Last Monday, I was driving into Elon University thinking about my first meeting of the morning, wondering about food for Shabbat dinner and trying to remember a couple ideas for the Multi-Faith Spring Break trip, when I stopped at a red light. The car in front of me had a bunch of bumper stickers on it. One read: “Stop. Rape. Culture.”

And I forgot everything else.

There is a war being waged against women on college campuses. I know it. And I don’t always think about it. With all of my privilege, I can choose to think about the 10,000 other things that need to be accomplished. And yet, the war rages on. I don’t know how to fix it.

Some say one in three women will be assaulted on college campuses; others say it is one in four. Rates of sexual violence against women from the LGBTQIA communities are even higher.

It should not be ignored that, according to the Rape, Abuse & Incest National Network, nearly 10 percent of survivors of sexual assault are male-identified — another dirty little secret in this world of pain, blame and brutality. In order to “Stop. Rape. Culture.” we must bring all the secrets out into the light.

Many of you know the statistics better than I do. Many of you are helping survivors and fighting against perpetrators more than I am. I thank you with the totality of my being.

Every day since seeing that sticker, I thought about the brilliant, inspiring and lovely students that I know, and I thought about the statistics. I wanted to cry, to scream out. I wanted to build a shelter and protect them from the world and the war that we have ignored, and all that we have failed to do. But, I didn’t. And I knew I couldn’t.

When someone is in danger, common decency requires us to act. Judaism ups the ante and demands a reaction, turning a nice sentiment into a holy obligation. As it is written: “Do not stand idly by while your neighbor’s blood is shed, I am the Holy One” (Leviticus 19:16). When someone physically attacks another, I must act — we must act.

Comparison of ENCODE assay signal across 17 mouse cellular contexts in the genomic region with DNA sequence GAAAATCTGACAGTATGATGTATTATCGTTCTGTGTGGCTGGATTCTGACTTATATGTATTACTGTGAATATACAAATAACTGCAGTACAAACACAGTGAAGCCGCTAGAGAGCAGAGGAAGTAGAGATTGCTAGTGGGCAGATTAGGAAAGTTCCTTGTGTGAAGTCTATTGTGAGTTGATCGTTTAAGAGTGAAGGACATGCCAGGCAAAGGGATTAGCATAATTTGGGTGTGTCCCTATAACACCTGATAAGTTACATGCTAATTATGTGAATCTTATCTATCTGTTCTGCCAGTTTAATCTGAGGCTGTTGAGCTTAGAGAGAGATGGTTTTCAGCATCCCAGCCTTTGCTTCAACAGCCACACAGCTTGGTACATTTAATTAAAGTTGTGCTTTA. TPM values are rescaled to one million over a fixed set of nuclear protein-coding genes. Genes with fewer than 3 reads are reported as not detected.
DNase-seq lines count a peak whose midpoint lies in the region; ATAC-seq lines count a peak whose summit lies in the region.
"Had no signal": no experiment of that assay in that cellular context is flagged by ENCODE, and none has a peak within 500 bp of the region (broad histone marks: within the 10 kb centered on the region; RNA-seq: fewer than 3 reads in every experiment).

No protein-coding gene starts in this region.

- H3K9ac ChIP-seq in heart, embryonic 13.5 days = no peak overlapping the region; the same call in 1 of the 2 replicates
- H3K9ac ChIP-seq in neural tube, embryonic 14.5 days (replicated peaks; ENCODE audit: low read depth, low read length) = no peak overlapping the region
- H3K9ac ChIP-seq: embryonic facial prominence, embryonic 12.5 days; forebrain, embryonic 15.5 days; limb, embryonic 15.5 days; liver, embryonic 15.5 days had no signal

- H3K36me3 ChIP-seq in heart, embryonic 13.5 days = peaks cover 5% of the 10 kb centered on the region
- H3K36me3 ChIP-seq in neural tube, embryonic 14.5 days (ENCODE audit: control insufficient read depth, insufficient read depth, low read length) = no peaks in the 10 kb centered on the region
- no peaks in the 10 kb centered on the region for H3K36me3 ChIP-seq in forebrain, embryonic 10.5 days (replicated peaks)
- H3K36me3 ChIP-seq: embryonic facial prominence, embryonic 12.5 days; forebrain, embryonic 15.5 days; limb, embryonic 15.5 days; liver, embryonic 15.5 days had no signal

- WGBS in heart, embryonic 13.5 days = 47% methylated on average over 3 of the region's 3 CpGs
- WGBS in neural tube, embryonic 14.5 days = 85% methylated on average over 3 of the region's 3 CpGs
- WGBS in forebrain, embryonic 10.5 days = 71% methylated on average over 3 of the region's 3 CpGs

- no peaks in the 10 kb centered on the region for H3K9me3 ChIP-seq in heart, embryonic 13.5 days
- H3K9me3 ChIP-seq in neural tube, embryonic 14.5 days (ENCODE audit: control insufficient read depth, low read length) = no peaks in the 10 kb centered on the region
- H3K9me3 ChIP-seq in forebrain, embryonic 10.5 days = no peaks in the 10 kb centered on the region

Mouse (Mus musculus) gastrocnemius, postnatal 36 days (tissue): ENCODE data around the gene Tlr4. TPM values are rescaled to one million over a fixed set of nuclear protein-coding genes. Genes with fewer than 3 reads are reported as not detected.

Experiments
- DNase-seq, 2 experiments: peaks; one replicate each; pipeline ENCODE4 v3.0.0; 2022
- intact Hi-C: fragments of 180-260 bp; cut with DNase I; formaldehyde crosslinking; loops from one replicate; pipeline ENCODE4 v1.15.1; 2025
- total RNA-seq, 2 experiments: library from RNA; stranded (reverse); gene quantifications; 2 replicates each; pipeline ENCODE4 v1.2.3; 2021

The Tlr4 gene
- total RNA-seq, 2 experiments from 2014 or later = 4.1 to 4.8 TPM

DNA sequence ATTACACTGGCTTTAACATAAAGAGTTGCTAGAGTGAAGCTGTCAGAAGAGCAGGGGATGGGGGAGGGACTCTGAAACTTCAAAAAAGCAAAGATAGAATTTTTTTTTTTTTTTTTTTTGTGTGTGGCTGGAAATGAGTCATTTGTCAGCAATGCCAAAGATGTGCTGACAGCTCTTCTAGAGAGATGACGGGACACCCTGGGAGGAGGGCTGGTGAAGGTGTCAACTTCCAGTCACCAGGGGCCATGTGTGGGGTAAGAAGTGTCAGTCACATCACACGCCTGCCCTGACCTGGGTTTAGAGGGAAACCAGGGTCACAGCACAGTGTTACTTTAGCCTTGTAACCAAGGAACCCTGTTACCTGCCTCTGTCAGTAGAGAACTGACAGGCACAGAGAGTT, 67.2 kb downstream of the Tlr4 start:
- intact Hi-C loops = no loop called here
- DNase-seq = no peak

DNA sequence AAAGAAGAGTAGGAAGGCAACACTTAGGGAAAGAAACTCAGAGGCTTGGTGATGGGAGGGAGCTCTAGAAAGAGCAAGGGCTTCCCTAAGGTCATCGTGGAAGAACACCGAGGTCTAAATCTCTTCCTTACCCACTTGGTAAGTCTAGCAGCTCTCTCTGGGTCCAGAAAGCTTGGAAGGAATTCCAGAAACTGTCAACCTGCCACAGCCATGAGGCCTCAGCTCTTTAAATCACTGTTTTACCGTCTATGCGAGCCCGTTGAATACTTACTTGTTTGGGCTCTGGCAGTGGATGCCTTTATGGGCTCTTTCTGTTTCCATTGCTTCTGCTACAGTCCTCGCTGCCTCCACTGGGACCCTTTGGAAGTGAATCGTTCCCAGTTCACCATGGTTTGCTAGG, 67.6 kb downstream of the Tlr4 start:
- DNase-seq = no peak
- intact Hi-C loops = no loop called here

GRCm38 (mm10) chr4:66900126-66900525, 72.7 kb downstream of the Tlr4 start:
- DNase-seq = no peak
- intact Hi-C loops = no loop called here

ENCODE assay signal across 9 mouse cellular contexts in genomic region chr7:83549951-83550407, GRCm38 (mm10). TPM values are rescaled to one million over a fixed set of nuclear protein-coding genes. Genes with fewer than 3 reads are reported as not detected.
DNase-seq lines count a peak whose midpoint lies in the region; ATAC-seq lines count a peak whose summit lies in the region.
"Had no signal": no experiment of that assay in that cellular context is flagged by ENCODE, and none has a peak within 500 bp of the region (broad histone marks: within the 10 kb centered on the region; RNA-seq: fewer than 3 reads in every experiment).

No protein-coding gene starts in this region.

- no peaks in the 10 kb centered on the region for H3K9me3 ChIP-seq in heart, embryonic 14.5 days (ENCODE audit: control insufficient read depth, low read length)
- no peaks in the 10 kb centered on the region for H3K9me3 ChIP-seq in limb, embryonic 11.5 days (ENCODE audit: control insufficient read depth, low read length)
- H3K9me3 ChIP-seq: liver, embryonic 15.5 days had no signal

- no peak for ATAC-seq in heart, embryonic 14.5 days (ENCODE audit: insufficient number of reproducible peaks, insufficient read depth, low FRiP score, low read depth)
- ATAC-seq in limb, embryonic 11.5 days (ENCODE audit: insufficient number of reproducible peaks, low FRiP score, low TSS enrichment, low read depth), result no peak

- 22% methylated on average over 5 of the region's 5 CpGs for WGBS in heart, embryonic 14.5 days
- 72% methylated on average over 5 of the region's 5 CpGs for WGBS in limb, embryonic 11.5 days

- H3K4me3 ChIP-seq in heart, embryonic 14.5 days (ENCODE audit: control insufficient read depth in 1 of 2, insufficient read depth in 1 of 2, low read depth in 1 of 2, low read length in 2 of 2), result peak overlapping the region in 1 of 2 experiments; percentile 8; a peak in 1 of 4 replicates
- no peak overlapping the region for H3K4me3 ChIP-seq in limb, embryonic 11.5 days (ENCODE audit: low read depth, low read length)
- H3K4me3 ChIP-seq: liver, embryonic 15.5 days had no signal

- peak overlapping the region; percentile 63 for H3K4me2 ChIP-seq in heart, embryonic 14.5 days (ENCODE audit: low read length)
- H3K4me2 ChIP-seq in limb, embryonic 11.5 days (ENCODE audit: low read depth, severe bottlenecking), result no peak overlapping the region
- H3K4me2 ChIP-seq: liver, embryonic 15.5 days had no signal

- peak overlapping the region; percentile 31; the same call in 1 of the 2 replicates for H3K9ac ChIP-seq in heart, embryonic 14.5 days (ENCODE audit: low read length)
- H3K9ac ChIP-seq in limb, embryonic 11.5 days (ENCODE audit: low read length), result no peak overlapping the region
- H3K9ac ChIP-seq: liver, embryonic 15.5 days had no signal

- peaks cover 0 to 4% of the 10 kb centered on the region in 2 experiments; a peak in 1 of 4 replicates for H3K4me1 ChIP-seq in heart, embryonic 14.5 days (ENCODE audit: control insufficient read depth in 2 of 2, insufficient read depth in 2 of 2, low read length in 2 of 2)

Rape culture does not start with sexual or physical assault of any kind. Rape culture comes in a context where there is a power dominance of one group over another — mostly men dominating women. This begins with ideas and words and attitudes. Only later does it take the shape of physical violence. In order to “Stop. Rape. Culture.”, we must act against these acts of violence as well.

The rabbis understand the idea of our “neighbor’s blood” as also referring to making the blood drain out of their face through embarrassment or intimidation or fear. The obligation to not stand idly by requires us to turn our home and our school into a place where the dignity and safety of our neighbors is our primary concern. As the rabbis said: “It is better throw yourself into a fiery furnace than to embarrass your fellow” (B.M. 59a).

At the very least, we must create communities where it is safe to go to class, to go on dates, to visit student houses without fear of being attacked. This sounds like a very low goal, which highlights how very poorly we have failed at common decency, let alone our holy task.

“Stop. Rape. Culture.”


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